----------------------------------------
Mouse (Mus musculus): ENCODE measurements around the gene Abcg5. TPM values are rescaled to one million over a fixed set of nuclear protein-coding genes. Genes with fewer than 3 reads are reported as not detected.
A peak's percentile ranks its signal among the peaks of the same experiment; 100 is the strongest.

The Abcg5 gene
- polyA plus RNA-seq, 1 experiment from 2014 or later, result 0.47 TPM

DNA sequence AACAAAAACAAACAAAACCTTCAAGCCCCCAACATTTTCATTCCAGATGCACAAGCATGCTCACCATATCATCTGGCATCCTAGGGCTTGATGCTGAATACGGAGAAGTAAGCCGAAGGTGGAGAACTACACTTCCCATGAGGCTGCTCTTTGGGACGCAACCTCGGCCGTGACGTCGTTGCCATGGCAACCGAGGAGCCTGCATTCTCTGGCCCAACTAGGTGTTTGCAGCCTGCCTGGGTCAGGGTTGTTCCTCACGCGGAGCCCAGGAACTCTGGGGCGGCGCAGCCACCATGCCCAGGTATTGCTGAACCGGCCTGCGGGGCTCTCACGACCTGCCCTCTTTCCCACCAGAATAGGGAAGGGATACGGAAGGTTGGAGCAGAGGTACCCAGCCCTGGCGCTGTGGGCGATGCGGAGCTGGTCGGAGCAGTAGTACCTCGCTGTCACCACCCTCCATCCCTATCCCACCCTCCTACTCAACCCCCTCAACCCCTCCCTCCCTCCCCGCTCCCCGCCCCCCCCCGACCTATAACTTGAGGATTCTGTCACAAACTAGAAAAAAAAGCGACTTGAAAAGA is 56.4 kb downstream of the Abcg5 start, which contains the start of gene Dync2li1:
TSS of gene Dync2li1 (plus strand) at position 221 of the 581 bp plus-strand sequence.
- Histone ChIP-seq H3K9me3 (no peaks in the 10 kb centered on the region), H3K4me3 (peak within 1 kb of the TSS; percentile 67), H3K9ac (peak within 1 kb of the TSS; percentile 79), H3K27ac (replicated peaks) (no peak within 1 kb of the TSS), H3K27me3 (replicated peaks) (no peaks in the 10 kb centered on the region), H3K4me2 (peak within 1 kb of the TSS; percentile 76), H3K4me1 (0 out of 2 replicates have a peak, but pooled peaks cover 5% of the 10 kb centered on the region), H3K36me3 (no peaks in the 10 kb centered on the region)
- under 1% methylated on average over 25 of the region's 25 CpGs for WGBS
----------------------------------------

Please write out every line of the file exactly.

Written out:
Mouse (Mus musculus): ENCODE measurements around the gene Abcg5. TPM values are rescaled to one million over a fixed set of nuclear protein-coding genes. Genes with fewer than 3 reads are reported as not detected.
A peak's percentile ranks its signal among the peaks of the same experiment; 100 is the strongest.

The Abcg5 gene
- polyA plus RNA-seq, 1 experiment from 2014 or later, result 0.47 TPM

DNA sequence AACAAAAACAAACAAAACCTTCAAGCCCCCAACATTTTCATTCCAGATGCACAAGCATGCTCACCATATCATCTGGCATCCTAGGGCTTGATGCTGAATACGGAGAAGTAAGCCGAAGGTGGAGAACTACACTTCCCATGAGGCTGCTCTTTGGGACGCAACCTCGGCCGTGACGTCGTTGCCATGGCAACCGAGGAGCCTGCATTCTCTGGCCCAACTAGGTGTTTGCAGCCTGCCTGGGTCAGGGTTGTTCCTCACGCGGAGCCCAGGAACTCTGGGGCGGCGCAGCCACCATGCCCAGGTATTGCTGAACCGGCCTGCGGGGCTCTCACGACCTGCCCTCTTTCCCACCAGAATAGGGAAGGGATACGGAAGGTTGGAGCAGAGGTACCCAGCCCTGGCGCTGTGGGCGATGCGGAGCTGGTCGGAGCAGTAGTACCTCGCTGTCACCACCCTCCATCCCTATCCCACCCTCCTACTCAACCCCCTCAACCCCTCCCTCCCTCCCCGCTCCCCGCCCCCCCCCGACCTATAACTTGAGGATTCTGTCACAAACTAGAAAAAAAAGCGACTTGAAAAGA is 56.4 kb downstream of the Abcg5 start, which contains the start of gene Dync2li1:
TSS of gene Dync2li1 (plus strand) at position 221 of the 581 bp plus-strand sequence.
- Histone ChIP-seq H3K9me3 (no peaks in the 10 kb centered on the region), H3K4me3 (peak within 1 kb of the TSS; percentile 67), H3K9ac (peak within 1 kb of the TSS; percentile 79), H3K27ac (replicated peaks) (no peak within 1 kb of the TSS), H3K27me3 (replicated peaks) (no peaks in the 10 kb centered on the region), H3K4me2 (peak within 1 kb of the TSS; percentile 76), H3K4me1 (0 out of 2 replicates have a peak, but pooled peaks cover 5% of the 10 kb centered on the region), H3K36me3 (no peaks in the 10 kb centered on the region)
- under 1% methylated on average over 25 of the region's 25 CpGs for WGBS